Posts Tagged ‘Angela Carter’

Review – Wise Children by Angela Carter

Posted in Literary Fiction, Proofs on January 31st, 2011 by admin – 6 Comments

I read my first Angela Carter novel last year, The Magic Toyshop, reviewed here and it was such an enjoyable reading experience I fully intended to read Wise Children soon afterwards…well, better late than never and what a wondrous ride it was.

Wise Children is narrated by Dora Chance, twin sister to Nora and illegitimate daughter of Melchior Hazard, the renowned Shakespearean actor.  It’s the twins’ 75th birthday and Dora takes this opportunity to recount the dramatic story of their lives, born on the wrong side of the tracks in South London and into a life of musical theatre as chorus girls (aka “hoofers”) which is but a faint copy of their natural father’s “legitimate” acting career.  However, fear ye not, that won’t deter the Chance sisters from treading the boards, living life to the full and ending up having a less complicated and perhaps more enriching life than the legitimate children of Melchior.

Wise Children has copious amounts of twins and this twin theme mirrors the themes of illegitimacy versus legitimacy (not just in terms of birth), upper class and lower class, illusion and reality.  However this is most certainly not a dull social treatise but an absolute powerhouse, rollercoaster ride of a tale with Dora very firmly at the helm.  I cannot begin to tell you how much I loved Dora, an old gel who likes to give the impression that she doesn’t  give a damn yet she takes in the invalid ex wife of Melchior who has  been abandoned by her upper class twin daughters.  Being upper class  is obviously not contingent upon being charitable and or/loyal.

At the outset I must admit to being rather befuddled by the huge array of characters in this tragi-comedy, but a quick glance at the Dramatis Personae will keep you right and let you sink into the story.   I would hope that this list of characters now appears at the front of the novel rather than at the back where I found it, rather frustratingly, when I had read the last page!  “Design faults” aside, Dora’s story has echoes of Shakespeare, Dante, Boccacio, Greek drama alongside the more low-brow allusions to music hall performers with their lewd jokes.  Actually there is probably not that much difference between the high and the low at all – just that the likes of Dora and co tell it as it is rather than couching their words in obtuse, metaphorical language.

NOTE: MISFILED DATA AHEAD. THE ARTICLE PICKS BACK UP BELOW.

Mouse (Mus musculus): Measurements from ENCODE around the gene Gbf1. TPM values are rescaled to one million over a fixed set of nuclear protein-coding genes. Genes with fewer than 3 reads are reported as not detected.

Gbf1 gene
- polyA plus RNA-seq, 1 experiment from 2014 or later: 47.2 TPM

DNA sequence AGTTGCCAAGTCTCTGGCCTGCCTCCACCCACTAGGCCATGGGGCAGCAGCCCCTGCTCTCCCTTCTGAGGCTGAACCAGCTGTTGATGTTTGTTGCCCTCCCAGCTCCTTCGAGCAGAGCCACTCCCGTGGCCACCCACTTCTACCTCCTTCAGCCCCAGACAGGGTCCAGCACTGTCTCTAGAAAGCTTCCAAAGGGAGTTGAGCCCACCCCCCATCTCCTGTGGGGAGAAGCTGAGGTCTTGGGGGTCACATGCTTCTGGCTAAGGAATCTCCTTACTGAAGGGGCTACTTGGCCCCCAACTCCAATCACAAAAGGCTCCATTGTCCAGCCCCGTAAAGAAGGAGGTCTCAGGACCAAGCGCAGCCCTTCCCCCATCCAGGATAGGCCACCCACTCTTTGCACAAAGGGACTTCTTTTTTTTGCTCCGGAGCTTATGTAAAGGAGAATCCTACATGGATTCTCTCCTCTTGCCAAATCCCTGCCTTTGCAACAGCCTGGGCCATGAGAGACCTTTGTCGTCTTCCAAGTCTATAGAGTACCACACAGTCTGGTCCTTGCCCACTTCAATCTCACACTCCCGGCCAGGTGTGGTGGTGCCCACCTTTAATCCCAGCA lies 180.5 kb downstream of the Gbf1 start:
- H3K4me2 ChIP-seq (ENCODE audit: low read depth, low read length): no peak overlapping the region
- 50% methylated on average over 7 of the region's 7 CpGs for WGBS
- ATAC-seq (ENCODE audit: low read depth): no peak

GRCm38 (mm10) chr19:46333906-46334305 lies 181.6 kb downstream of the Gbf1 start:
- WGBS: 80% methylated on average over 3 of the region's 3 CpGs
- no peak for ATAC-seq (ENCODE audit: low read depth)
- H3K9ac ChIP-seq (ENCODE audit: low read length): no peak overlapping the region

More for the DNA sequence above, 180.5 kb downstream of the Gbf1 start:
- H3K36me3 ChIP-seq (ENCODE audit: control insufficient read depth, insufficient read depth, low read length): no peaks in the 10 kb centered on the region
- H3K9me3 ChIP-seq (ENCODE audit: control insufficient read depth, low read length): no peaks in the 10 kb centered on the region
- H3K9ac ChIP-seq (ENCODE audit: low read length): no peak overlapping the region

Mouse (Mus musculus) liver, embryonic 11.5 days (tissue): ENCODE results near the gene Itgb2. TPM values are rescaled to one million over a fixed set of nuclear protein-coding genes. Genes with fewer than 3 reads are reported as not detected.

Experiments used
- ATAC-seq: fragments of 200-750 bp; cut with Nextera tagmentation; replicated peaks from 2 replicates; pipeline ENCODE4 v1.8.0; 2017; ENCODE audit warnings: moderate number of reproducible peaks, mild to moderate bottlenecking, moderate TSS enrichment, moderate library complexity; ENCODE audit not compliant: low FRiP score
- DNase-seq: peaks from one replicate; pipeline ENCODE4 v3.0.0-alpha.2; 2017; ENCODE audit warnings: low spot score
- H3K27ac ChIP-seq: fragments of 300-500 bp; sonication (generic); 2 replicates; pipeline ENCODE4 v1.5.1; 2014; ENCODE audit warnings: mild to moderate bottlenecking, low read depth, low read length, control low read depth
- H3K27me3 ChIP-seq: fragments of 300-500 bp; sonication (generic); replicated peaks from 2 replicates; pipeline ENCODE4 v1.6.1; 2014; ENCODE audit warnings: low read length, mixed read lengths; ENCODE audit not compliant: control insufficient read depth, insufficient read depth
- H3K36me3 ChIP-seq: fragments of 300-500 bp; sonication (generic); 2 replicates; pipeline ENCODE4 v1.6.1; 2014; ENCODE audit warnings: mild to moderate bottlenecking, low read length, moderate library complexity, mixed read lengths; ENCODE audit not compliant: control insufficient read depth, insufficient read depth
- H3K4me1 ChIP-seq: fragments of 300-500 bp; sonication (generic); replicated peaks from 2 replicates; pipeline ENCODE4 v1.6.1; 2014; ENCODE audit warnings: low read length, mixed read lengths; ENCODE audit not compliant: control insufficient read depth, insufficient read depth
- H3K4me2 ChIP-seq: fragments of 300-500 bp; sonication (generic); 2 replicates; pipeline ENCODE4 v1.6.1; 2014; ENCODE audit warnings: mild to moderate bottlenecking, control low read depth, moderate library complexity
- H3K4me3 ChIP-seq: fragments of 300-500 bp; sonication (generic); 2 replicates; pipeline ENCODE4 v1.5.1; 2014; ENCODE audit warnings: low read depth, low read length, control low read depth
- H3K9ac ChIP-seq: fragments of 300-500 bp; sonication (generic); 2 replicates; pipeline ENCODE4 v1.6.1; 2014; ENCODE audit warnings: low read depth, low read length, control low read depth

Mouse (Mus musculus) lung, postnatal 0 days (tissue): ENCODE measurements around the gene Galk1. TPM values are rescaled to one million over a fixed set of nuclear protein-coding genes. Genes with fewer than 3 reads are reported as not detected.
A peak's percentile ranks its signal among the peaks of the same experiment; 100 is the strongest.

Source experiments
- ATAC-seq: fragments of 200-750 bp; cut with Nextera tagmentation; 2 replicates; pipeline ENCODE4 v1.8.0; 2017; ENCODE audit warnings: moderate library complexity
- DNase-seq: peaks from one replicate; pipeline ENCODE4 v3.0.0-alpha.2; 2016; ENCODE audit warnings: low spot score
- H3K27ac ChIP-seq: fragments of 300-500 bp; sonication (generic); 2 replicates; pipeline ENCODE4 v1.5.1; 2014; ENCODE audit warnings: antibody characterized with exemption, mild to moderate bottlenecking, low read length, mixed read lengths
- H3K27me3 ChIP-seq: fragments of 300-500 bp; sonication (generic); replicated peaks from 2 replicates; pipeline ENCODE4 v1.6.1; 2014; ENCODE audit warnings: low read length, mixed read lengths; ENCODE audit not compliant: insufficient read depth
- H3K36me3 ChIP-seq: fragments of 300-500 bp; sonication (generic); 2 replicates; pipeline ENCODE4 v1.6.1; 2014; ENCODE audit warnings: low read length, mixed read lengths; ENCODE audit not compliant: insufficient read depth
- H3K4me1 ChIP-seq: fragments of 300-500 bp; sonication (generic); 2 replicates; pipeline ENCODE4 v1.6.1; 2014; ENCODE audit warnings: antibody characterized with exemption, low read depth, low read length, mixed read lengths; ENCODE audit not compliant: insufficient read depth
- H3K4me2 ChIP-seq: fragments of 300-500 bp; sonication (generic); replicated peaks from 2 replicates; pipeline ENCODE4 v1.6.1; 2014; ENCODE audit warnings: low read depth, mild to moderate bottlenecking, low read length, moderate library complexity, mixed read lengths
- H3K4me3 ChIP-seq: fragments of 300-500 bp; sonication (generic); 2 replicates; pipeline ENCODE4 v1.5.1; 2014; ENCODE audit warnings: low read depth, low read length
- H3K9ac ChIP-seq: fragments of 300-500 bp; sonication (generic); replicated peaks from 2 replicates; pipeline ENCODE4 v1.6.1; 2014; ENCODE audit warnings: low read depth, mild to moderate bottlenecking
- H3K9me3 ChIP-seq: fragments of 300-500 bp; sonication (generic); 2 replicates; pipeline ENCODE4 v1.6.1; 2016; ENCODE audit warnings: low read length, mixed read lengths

There is so much exhuberance and engagement with life in Wise Children and given that it was written after Angela Carter was diagnosed with cancer, I can’t help wondering if this is her song to life, her legacy for her young child, as the closing lines state “What a joy it is to dance and sing!”.  And what a joy it is to have read this madcap, life affirming novel – if I am blessed to live into my 70s, I certainly want to adopt some of Dora’s philosphy rather than slipping into grumpy old woman mode!

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Review – The Magic Toyshop by Angela Carter

Posted in Literary Fiction on April 13th, 2010 by admin – 10 Comments

Format: Paperback 204 pages


Virago Press Ltd


My Rating = A

A coming of age tale with a twist – following the sudden death of her parents, our protagonist, Melanie, finds herself and her two younger siblings shunted off to stay with a fiercesome uncle and his bizarre family.  Melanie embarks on a strange voyage of self discovery, learning about love, life and lascivious relatives en route.

A seemingly simple plot conceals an elaborate, Gothic tale as our heroine, not unlike Lewis Carroll’s Alice, finds herself thrown into a weird, unfamiliar world peopled with grotesque characters.  Nothing ever seems clean in this new environment, the lines between right and wrong become increasingly blurred and the reader is forced to question previously held beliefs about good and evil.  

None of the characters are particularly appealing – Aunt Margaret is a mute who lives very much under the thumb of Uncle Philip who is not quite your archetypical kindly toymaker.  Margaret’s unkempt brothers, Francie and Finn, are almost dehumanised, also reduced to puppet like creatures manipulated  by Philip.

In stark contrast to the grimy, claustraphobic setting, Angela Carter’s writing style is beautifully lyrical.  Thus, the macabre and the grotesque seem more palatable and less disturbing to the reader.  Elements of the Gothic, Grand Guignol, Hammer Horror and a pinch of Shirley Jackson (We Have always Lived in the Castle) make this short novel a rollercoaster ride of powerful sensations – those of a nervous disposition and those who prefer neat, tidy endings would do well to stay clear!  This was my first taste of Angela Carter’s writing and I have a feeling I am going to savour the rest of her novels with equal satisfaction.

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